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Hoffmann, R. A wiki for the life sciences where authorship matters. Nature Genetics (2008)

Distinct poly(I-C) and virus-activated signaling pathways leading to interferon-beta production in hepatocytes.

Innate cellular antiviral defenses are likely to influence the outcome of infections by many human viruses, including hepatitis B and C viruses, agents that frequently establish persistent infection leading to chronic hepatitis, cirrhosis, and liver cancer. However, little is known of the pathways by which hepatocytes, the cell type within which these hepatitis agents replicate, sense infection, and initiate protective responses. We show that cultured hepatoma cells, including Huh7 cells, do not activate the interferon (IFN)-beta promoter in response to extracellular poly(I-C). In contrast, the addition of poly(I-C) to culture media activates the IFN-beta promoter and results in robust expression of IFN-stimulated genes (ISG) in PH5CH8 cells, which are derived from non-neoplastic hepatocytes transformed with large T antigen. Small interfering RNA knockdown of TLR3 or its adaptor, Toll-interleukin-1 receptor domain-containing adaptor inducing IFN-beta ( TRIF), blocked extracellular poly(I-C) signaling in PH5CH8 cells, whereas poly(I-C) responsiveness could be conferred on Huh7 hepatoma cells by ectopic expression of Toll-like receptor 3 ( TLR3). In contrast to poly(I-C), both cell types signal the presence of Sendai virus infection through a TLR3-independent intracellular pathway requiring expression of retinoic acid-inducible gene I (RIG-I), a putative cellular RNA helicase. Silencing of RIG-I expression impaired only the response to Sendai virus and not extracellular poly(I-C). We conclude that hepatocytes contain two distinct antiviral signaling pathways leading to expression of type I IFNs, one dependent upon TLR3 and the other dependent on RIG-I, with little cross-talk between these pathways.[1]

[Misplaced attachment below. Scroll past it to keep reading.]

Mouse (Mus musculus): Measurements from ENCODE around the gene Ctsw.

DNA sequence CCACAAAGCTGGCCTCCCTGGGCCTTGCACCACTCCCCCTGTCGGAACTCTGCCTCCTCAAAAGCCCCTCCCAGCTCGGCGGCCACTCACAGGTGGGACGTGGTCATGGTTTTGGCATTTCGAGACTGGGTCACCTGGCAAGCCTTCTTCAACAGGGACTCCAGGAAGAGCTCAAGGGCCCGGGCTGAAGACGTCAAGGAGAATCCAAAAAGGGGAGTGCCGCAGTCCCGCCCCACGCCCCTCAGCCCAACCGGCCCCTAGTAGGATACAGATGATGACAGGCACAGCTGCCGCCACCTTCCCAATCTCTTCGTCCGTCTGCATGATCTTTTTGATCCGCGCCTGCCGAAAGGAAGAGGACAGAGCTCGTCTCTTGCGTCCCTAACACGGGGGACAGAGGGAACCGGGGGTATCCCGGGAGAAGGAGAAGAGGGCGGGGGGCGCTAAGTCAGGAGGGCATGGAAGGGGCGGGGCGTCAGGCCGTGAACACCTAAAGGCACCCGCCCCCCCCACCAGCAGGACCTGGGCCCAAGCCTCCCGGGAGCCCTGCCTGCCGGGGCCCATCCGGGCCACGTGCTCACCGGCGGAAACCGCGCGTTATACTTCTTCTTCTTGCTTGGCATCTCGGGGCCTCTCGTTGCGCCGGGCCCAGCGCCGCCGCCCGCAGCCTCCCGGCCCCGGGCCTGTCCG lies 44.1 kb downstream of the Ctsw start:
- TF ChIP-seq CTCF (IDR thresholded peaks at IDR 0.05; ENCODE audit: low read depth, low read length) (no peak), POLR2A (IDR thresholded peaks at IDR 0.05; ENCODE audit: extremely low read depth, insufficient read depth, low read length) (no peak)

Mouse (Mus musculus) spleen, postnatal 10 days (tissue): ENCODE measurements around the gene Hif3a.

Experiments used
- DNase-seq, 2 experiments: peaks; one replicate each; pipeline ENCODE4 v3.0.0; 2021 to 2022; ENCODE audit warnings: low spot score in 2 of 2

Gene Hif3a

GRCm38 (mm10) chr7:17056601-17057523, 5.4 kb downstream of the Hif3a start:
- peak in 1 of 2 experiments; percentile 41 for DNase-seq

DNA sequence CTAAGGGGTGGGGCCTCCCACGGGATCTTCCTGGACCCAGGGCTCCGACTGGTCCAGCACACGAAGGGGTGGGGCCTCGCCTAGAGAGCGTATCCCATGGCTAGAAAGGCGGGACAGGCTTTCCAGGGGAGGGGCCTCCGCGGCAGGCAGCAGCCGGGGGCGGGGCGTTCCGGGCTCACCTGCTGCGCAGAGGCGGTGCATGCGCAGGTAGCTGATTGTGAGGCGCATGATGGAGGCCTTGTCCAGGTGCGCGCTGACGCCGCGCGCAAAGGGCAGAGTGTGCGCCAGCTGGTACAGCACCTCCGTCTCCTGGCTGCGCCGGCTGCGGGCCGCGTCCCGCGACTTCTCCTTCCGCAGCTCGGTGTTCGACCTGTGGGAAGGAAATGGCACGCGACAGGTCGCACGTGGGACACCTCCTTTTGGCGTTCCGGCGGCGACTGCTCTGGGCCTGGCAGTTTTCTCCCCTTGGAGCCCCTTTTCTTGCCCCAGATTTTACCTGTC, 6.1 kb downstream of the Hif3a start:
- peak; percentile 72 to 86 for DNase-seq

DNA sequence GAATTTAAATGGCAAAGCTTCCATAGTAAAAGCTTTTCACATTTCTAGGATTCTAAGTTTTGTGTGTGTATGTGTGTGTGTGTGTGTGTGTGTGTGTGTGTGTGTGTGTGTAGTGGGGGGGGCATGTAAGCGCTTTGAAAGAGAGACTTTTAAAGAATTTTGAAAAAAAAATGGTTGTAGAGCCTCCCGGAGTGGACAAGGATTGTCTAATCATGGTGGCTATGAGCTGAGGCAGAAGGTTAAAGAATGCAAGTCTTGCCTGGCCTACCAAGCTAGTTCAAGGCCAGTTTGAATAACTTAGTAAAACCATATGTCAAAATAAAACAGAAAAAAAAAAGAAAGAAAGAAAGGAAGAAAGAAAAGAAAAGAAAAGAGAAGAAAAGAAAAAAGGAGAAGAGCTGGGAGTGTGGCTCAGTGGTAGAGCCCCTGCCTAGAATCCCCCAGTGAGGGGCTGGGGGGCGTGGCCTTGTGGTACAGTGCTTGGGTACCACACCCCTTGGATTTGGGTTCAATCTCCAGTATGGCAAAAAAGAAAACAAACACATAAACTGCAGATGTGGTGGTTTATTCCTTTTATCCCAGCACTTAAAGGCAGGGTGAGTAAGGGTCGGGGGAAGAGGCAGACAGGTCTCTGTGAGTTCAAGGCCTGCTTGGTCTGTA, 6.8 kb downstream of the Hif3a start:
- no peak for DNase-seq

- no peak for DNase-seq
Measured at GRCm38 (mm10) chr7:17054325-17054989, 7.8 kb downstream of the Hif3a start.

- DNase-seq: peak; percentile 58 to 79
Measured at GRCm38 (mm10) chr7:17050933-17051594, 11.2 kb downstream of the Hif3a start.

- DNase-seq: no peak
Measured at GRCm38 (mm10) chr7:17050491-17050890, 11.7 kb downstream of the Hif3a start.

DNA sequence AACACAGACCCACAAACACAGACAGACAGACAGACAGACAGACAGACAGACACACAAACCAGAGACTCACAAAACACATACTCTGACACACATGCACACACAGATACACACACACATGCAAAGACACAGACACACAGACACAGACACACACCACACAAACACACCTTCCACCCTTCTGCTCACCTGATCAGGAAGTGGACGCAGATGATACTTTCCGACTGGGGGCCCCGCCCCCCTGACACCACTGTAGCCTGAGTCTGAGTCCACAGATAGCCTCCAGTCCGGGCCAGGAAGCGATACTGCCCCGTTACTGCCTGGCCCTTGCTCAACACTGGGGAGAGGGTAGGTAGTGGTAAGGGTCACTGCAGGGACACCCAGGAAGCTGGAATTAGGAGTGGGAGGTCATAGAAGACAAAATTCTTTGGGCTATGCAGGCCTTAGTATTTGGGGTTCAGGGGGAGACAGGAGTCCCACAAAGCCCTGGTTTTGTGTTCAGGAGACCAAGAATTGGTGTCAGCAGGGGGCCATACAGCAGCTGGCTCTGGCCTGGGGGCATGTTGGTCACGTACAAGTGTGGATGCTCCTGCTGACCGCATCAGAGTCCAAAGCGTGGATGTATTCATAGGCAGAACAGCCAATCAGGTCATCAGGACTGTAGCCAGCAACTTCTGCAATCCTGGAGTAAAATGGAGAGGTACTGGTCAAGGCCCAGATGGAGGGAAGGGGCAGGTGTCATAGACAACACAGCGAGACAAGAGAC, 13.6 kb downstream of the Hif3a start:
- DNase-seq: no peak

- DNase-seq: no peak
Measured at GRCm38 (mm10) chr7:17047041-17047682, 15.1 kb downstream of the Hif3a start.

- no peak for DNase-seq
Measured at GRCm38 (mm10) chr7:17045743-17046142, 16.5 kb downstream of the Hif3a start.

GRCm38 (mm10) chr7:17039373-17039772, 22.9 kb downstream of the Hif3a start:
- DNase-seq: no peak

1. Distinct poly(I-C) and virus-activated signaling pathways leading to interferon-beta production in hepatocytes. Li, K., Chen, Z., Kato, N., Gale, M., Lemon, S.M. J. Biol. Chem. (2005) [Pubmed]
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